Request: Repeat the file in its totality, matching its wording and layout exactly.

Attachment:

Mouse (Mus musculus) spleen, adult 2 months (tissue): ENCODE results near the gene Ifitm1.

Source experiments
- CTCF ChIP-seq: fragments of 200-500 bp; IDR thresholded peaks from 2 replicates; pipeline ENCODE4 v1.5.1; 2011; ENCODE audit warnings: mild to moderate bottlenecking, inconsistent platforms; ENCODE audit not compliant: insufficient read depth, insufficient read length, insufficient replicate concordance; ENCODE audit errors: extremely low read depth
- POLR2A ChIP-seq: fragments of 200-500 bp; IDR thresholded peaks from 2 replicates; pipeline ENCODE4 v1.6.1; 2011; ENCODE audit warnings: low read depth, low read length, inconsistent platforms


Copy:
Mouse (Mus musculus) spleen, adult 2 months (tissue): ENCODE results near the gene Ifitm1.

Source experiments
- CTCF ChIP-seq: fragments of 200-500 bp; IDR thresholded peaks from 2 replicates; pipeline ENCODE4 v1.5.1; 2011; ENCODE audit warnings: mild to moderate bottlenecking, inconsistent platforms; ENCODE audit not compliant: insufficient read depth, insufficient read length, insufficient replicate concordance; ENCODE audit errors: extremely low read depth
- POLR2A ChIP-seq: fragments of 200-500 bp; IDR thresholded peaks from 2 replicates; pipeline ENCODE4 v1.6.1; 2011; ENCODE audit warnings: low read depth, low read length, inconsistent platforms